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Translations of Encyclopedia about Physics

 

Classical Physics

Following the research of Greek philosophers, further discussions concerning natural sciences were hindered by church dogmatism, a state which continued until late into the Middle Ages. At the start of the Renaissance period in the 16th century, physics was still based on a geocentric image of the world, where the world was perceived as the centre of the universe.

In the year of his death, Mikuláš Koperník (473-1543) proposed a heliocentric image of the world. According to Koperník, the world, the moon and the other planets all revolve around the sun. However, this new theory did not bring with it true advancement if we compare it with the church recognised theory of epicycles at the time (epicycles are circular paths along which the heavenly bodies travel along other, main paths. For example, the moon moves along an epicyclical path surrounding the sun because it revolves around the earth, which itself revolves around the sun). Although Koperník’s model appeared elegant, it was not better in every respect what concerns predicting the movement of stars in the heavens. It was only until Johannes Kepler (1571-1630) that Koperník’s mathematics had been improved. Kepler replaced the circular paths with ellipses, the centre of which lies the sun. For his mathematical calculations, Kepler used data already submitted by Tycho de Brahe and Francis Bacon. In 1609, he then published his three "Kepler laws".

Galileo Galilei (1564–1642) used a telescope, which he himself built, to observe the stars and discovered other support for the accuracy of Kepler’s calculation in the movement of the moon and Venus. Galilei also found mountain ranges and valleys on the moon, as such overturning church propaganda of the clean face of all heavenly bodies. Besides that, he also discovered sun spots, once again against church doctrine, which says that all heavenly bodies must be perfect. By publishing his findings, Galilei got into conflict with the church inquisition. He also published his findings concerning hydrostatics and the free fall of objects, overturning Aristotle’s theory that the speed at which an object falls depends on its weight. In the end, the inquisition called him to Rome to defend himself against the inquisition courts, which eventually charged him of heresy. Based on his teachings, Galilei was doomed to a life sentence in prison. His defiant statement of "Eppur si muove" ("It rotates after all") when entering prison has been lost in history. The sentence was later reduced to domestic imprisonment, where Galilei spent the rest of his life studying the inertia and gravitation of objects.

Galilei’s notes concerning the mechanics of movement along a circular path were later further developed by René Descart (1596-1650), who also studied the subjects of mathematics and optics. Christian Huygens (1629–1695) then published his findings on the laws of vibrations and on the circular movement of objects.

Based on findings by Galilei, Descart and Huygense, Issac Newton then described the laws of mechanics. His most famous work includes Newton’s Laws, which describe the dynamics of objects within space. The wording of these laws is as follows:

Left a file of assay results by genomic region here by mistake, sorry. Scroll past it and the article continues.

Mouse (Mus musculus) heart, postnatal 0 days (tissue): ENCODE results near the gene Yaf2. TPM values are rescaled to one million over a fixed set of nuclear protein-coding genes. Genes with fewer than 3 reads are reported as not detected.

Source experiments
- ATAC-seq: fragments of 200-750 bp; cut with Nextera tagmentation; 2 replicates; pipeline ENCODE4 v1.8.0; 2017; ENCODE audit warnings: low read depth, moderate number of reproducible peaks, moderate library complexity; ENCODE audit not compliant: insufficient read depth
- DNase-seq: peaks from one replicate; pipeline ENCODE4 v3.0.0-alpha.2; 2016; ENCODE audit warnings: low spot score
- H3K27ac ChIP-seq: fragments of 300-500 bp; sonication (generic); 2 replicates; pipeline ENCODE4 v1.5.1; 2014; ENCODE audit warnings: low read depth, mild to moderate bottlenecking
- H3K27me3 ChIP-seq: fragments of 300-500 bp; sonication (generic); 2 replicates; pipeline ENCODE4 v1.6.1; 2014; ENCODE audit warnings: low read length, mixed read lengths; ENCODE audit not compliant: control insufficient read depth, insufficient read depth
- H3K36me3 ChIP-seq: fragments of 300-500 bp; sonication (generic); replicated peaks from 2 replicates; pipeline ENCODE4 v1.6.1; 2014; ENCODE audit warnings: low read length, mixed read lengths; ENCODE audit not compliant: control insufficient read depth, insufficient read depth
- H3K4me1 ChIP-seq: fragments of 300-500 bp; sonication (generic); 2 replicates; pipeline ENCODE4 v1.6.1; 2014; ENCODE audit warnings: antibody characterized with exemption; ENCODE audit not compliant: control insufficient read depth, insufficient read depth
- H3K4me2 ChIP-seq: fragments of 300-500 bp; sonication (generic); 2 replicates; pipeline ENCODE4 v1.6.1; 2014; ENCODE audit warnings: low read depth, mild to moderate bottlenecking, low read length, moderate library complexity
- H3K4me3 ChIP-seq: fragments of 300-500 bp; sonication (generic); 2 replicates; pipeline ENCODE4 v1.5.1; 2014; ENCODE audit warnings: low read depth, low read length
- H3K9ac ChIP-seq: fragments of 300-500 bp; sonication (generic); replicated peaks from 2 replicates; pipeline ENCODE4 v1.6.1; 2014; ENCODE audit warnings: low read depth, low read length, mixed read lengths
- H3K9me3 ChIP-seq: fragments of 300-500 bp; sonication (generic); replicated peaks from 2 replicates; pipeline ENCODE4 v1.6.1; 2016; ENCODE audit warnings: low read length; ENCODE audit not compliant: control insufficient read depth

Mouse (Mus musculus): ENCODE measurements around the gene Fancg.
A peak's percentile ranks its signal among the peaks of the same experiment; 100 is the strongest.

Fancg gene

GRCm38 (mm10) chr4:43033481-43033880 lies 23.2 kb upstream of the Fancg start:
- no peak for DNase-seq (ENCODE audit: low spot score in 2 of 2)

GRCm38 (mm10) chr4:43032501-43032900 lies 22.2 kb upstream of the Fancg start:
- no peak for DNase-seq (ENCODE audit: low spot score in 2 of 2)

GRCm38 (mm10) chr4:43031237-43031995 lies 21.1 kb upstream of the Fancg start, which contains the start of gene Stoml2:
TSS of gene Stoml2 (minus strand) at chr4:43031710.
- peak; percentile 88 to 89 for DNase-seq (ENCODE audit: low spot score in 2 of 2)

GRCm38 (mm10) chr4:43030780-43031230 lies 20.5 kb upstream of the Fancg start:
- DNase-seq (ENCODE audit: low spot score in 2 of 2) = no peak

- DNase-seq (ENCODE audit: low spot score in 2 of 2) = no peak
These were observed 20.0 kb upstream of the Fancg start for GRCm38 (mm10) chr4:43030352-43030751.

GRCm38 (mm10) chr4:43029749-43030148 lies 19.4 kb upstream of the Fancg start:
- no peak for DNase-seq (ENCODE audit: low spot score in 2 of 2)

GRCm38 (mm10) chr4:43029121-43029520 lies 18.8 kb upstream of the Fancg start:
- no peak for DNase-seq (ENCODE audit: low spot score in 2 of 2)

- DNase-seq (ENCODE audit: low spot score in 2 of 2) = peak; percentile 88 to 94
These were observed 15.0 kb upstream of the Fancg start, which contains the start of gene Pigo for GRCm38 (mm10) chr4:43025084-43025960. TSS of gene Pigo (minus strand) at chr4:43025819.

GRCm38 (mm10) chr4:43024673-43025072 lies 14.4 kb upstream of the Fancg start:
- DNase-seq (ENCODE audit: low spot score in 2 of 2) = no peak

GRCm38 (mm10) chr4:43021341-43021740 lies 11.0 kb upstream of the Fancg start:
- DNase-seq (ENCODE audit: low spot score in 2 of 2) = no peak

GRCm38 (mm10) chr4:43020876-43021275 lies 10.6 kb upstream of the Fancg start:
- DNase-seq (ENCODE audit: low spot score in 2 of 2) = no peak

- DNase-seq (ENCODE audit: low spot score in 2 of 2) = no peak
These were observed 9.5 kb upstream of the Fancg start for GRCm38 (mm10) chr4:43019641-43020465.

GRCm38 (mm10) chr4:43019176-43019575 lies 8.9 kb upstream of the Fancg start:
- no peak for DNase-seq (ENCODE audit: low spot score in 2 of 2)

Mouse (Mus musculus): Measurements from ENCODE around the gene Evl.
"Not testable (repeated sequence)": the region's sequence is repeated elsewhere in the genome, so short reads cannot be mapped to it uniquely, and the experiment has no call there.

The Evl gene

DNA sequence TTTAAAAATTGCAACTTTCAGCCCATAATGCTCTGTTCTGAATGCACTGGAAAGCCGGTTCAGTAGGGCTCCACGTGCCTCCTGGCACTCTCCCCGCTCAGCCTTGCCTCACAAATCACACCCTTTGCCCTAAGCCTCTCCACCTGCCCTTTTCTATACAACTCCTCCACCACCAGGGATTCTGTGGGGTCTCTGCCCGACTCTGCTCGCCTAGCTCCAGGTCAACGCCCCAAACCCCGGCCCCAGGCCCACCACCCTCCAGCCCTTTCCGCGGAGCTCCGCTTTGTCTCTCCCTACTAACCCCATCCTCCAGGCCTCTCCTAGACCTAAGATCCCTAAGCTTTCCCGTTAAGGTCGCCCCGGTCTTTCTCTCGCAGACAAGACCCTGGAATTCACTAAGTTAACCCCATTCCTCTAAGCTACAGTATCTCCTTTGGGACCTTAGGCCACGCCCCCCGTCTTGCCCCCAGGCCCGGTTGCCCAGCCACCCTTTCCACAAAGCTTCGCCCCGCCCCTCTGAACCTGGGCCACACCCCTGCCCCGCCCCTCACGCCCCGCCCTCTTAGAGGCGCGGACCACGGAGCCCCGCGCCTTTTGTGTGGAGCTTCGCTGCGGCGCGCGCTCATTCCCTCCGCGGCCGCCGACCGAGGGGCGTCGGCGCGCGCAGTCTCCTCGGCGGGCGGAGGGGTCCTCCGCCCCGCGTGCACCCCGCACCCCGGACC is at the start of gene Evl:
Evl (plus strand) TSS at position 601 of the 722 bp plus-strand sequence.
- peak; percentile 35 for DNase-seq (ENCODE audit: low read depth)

1. The principle of inertia: each object remains in a static state or otherwise continues moving in a straight line unless forced otherwise by an external force.
2. The principle of action: if a force F acts on an object of mass m, such a force causes an acceleration of a - (F = m . a).
3. The principle of reaction: for every force F there exists and equal and opposite force of -F ("actio - reacto").

Newton’s laws still apply until today. The basic idea behind Newton’s second law is so common to us that we do not even recognise the geniality of its gravitational law. This law was the first to describe universal gravitation. The force which causes an apple to fall is the same force which holds the moon in its place in a circulatory orbit around the earth. From this, it ensues that objects, whether they are located in space or on earth, mutually exert a gravitational force on one another which is directly proportional to their mass and indirectly proportional to the square of their distance from one another. This accomplished in casting doubt on Aristotle’s theory of division of movement between heavenly and earthly objects.

The most important proof of Newton’s gravitational laws was the correctly predicted calculation of the return of Halley’s comet in 1758. Furthermore, Newton’s calculation method was used to determine the existence of the yet unknown planet of Neptune, with its probable mass and position. Neptune was later discovered in 1846 at the location predicted by Newton.

Since Newton’s time, the study of mechanics has developed into a complex science which is only a part of overall physics. Other established fields of physics were acoustics, developed by Josef Saveur (1653-1716) and George Ohm (1789-1854). The basics of continual mechanics and the theory of convection were then laid by Daniel Bernoul (1707-1783).

James Clerk Maxwell (1831-1879) is another major figure in physics and whose work with electrodynamics have led to the theory that light and other forms of radiation must be perceived as waves in an electromagnetic field. Maxwell’s electrodynamics together with Newton’s law of mechanics create the cornerstone of classical physics.

Max Plancka’s quantum theory and the special and general theory of relativity by Albert Einstein marked the end of classical physics. Both these theories show that, with very small elements having very large masses and speed, the theories of classical physics fails.

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